Early in the cold war Soviet intelligence had an agent named Kim Philby embedded in the hierarchy of the British secret services. Philby was an Englishman of good pedigree (an important asset in London espionage circles) but troublesome habits (hard drinker, a bit too charming with women, including other men’s wives). He was a Cambridge man. The Russians gave him the code name “Stanley.” In 1963, upon learning that he was about to be caught, Philby fled to Moscow, one step ahead of the sheriff, as it were. He never came back.
John le Carré’s fictional Tinker, Tailor, Soldier, Spy, published in 1974, begins with the British discovering that a Soviet agent with the Russian code name “Gerald” is embedded in their secret services’ home office, also called “the Circus.” Evidence indicates that “Gerald”—a “mole” in le Carré’s spy jargon—is one of four men competing to become the next chief of British intelligence. Which is the traitor?
To dig him out, le Carré conjures up a crafty investigator—patient, polite, relentless master spy George Smiley—and we have the makings of a best seller about the once-romantic world of British espionage. In 1979, the book was successfully dramatized as a television miniseries in six hour-long installments notable for an unforgettable performance by Alec Guinness in the role of Smiley.
Now, thirty-three years later, Tinker, Tailor is back again, this time as a movie, though not so triumphant perhaps as its television predecessor. Movie remakes of the past’s greatest successes rarely are, but this one is handicapped from the start by being given only two hours and seven minutes to tell its tale. A story accustomed to wallowing in six-hour luxury is bound to look pale and wan when stripped down to a scanty two hours and seven minutes. There are many good reasons why movies cannot run on for six hours, so when cinematic necessity compels squeezing a fine six-hour show like Tinker, Tailor into one third the time, audience and story are likely to be shortchanged, as happens here.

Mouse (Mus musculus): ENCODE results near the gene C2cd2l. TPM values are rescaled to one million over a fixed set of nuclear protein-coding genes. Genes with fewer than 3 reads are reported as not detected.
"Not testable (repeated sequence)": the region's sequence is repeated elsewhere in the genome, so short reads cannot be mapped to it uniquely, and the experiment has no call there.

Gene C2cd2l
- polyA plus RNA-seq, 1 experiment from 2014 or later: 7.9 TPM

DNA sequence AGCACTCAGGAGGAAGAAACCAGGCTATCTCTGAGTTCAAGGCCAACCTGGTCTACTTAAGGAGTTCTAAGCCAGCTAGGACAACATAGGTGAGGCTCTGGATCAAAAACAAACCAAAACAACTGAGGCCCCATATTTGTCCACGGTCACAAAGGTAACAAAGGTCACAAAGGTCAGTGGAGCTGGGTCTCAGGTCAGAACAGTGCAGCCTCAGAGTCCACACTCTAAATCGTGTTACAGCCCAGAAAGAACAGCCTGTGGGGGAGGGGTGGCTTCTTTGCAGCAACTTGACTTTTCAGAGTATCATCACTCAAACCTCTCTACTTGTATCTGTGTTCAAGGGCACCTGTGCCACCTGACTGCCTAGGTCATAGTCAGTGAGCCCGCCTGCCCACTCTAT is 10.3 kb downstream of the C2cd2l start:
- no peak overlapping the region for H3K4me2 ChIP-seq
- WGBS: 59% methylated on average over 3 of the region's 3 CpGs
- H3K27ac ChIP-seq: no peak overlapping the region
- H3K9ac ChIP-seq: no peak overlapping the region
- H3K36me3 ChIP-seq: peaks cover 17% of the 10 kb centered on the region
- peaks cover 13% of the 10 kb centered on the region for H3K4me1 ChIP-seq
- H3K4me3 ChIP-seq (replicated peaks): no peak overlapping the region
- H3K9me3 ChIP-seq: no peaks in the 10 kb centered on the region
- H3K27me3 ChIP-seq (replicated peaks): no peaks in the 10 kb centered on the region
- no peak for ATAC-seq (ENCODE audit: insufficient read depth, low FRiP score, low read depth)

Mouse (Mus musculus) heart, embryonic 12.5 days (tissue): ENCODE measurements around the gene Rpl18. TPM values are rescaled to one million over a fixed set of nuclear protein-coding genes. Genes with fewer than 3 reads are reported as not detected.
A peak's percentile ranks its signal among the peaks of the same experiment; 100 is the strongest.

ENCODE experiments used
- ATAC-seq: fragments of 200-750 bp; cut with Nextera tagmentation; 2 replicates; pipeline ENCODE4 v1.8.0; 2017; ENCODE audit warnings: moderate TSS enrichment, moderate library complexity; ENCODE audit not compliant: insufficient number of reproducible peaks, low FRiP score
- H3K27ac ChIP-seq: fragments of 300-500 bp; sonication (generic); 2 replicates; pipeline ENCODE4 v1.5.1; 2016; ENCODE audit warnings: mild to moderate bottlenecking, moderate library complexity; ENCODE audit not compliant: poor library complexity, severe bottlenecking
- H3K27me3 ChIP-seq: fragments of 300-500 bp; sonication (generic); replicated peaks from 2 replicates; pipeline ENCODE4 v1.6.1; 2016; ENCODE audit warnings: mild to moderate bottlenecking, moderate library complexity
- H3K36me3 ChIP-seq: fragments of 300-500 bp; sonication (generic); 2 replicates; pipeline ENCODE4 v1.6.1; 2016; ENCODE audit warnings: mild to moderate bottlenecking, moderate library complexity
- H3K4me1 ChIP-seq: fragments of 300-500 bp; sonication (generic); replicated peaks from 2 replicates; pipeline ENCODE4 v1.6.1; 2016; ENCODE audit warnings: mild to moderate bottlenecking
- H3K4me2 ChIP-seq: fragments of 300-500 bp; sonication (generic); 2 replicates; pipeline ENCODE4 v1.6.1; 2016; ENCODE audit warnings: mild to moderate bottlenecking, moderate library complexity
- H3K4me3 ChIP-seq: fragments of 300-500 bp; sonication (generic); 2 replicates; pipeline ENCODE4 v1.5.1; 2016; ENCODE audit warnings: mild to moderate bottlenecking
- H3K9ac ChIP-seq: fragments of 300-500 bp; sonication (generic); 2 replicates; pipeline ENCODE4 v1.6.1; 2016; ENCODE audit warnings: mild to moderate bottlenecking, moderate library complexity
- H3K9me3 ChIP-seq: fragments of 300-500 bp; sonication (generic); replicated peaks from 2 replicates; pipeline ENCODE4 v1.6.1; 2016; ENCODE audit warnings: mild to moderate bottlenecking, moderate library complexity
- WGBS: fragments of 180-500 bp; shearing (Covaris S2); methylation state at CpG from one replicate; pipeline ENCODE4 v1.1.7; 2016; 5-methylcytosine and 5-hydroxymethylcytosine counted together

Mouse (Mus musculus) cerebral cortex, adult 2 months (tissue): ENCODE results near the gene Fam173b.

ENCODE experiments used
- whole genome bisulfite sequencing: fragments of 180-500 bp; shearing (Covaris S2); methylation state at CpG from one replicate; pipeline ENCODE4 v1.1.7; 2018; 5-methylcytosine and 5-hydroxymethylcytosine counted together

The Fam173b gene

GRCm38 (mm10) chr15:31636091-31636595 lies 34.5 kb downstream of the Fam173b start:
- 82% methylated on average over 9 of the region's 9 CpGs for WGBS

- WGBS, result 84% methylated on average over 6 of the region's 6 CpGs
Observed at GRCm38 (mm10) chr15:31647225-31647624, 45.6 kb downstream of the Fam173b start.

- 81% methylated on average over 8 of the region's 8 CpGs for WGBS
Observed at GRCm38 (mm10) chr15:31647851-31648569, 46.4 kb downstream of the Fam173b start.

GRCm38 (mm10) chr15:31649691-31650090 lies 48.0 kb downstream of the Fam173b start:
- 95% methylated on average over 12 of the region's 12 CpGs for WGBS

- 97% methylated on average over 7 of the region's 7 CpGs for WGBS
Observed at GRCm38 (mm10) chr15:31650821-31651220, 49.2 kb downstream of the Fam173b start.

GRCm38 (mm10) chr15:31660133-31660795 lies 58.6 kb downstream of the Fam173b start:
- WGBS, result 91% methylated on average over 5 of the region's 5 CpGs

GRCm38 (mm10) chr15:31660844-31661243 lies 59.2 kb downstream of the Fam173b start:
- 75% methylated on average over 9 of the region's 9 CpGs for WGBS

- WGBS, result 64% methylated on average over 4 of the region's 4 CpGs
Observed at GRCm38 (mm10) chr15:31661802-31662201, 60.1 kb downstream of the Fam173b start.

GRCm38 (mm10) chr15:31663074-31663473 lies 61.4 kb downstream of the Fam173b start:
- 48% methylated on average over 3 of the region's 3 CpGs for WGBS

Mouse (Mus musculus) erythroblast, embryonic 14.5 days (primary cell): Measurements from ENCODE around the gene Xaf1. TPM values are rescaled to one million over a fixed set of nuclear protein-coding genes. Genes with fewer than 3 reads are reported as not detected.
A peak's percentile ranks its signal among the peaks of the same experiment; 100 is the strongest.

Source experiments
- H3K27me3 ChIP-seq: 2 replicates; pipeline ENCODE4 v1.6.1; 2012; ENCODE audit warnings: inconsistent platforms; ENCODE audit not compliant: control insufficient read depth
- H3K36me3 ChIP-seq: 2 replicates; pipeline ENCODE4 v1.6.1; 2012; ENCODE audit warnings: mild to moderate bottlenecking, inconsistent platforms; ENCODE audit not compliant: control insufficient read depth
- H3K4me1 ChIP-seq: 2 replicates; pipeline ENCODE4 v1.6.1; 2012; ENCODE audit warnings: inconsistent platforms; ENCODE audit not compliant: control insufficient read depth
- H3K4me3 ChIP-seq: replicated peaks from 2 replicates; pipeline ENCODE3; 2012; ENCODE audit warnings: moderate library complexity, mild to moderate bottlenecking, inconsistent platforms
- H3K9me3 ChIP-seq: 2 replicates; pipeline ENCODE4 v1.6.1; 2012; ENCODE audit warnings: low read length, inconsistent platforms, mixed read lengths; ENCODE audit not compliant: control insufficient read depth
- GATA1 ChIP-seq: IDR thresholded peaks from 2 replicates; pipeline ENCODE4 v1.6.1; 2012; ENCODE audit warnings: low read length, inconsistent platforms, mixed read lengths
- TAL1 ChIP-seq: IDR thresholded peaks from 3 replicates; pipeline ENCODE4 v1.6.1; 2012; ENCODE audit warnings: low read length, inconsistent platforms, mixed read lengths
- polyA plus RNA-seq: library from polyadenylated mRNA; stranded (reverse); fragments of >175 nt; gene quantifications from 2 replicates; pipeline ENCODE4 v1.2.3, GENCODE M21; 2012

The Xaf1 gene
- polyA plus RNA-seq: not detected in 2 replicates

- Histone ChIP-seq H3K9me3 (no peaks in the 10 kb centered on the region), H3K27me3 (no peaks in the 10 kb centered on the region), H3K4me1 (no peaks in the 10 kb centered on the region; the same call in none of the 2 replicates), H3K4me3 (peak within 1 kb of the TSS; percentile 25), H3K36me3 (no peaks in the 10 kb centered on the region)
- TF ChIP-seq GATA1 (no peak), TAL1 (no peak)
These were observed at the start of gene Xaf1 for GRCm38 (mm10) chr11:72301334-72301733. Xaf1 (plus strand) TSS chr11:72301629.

Not all of the four “mole” suspects receive equal time on-screen; mystery and suspense are consequently diminished. Without time to linger over the busy love life of Ricki Tarr, le Carré’s romantic agent-as-loose-cannon, Ricki’s touching affair with Irina, wife of a carefree Russian spy, seems more bewildering than touching. Short rations also leave too little time to capture the defeated, end-of-history mood that gives the story its solemn weight. Less is not always more, but sometimes just less.
As a writer, le Carré is too good to settle for producing a mere best seller. The Philby case was an obvious stimulant to storytelling about catching a traitor, but it was also an extraordinary blow to British spirits. It was especially destructive to the long-held British conviction that there were certain things the British did better than anyone else, and that among these were espionage and counterintelligence.
The international press refused to let the story fade: Harold Adrian Russell Philby, another radical intellectual from Cambridge comfortably ensconced in the upper heights of British intelligence, said to have been a prime candidate to take charge of the whole apparatus, son of old St. John Philby, too, who’d known Kipling in India—which was why he called the boy “Kim,” of course—and what had the brilliant young Philby been doing for years? Funneling Britain’s secrets straight on to Soviet intelligence in Moscow.
For comic relief from Philby’s treachery, two lesser spies of great incompetence—Guy Burgess and Donald Maclean—were periodically brought back from newspaper morgues. Like Philby, Burgess and Maclean were Cambridge men and had been accepted into the intelligence branch without much questioning about their qualifications. Both had serious problems with alcohol and sex, had a taste for orgiastic parties, and talked indiscreetly about their work. Burgess had a gift for being offensive to a great variety of people and was deeply disliked by many and utterly detested by many more. Both had fled to Moscow in 1951 and were living on the Soviet dole while Philby, who had once been associated with them in the Washington embassy, continued leading the unexamined life of loyalty to Moscow.